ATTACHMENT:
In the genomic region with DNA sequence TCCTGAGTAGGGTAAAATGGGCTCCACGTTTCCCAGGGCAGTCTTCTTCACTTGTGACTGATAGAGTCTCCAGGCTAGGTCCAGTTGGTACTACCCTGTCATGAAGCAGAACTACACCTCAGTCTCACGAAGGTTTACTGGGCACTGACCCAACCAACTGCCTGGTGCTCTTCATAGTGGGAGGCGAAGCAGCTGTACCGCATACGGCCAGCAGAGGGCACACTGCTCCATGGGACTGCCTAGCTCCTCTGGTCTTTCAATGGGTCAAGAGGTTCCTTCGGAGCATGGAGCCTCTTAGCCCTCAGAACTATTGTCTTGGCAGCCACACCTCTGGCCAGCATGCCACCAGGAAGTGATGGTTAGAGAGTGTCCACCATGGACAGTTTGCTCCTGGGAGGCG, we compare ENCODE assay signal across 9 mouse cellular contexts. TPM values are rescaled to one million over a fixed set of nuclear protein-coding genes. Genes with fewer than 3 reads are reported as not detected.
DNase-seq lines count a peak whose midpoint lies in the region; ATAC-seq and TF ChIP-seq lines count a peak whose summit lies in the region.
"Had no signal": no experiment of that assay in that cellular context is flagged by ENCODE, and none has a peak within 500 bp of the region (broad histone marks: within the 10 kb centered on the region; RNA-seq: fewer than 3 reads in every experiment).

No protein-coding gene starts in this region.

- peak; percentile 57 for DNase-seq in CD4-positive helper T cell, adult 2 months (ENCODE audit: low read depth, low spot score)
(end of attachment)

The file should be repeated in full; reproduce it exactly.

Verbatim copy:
In the genomic region with DNA sequence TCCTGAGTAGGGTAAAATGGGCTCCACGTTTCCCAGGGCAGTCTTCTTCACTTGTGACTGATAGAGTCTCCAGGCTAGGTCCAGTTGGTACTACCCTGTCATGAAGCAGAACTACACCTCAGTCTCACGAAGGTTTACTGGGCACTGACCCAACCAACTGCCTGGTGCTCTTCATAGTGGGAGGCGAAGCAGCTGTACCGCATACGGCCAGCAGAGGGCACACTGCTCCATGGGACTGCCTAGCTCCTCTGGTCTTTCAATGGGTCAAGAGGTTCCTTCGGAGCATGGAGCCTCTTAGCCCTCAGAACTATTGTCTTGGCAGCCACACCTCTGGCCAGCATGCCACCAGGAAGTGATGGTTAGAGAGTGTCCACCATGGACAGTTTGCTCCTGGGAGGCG, we compare ENCODE assay signal across 9 mouse cellular contexts. TPM values are rescaled to one million over a fixed set of nuclear protein-coding genes. Genes with fewer than 3 reads are reported as not detected.
DNase-seq lines count a peak whose midpoint lies in the region; ATAC-seq and TF ChIP-seq lines count a peak whose summit lies in the region.
"Had no signal": no experiment of that assay in that cellular context is flagged by ENCODE, and none has a peak within 500 bp of the region (broad histone marks: within the 10 kb centered on the region; RNA-seq: fewer than 3 reads in every experiment).

No protein-coding gene starts in this region.

- peak; percentile 57 for DNase-seq in CD4-positive helper T cell, adult 2 months (ENCODE audit: low read depth, low spot score)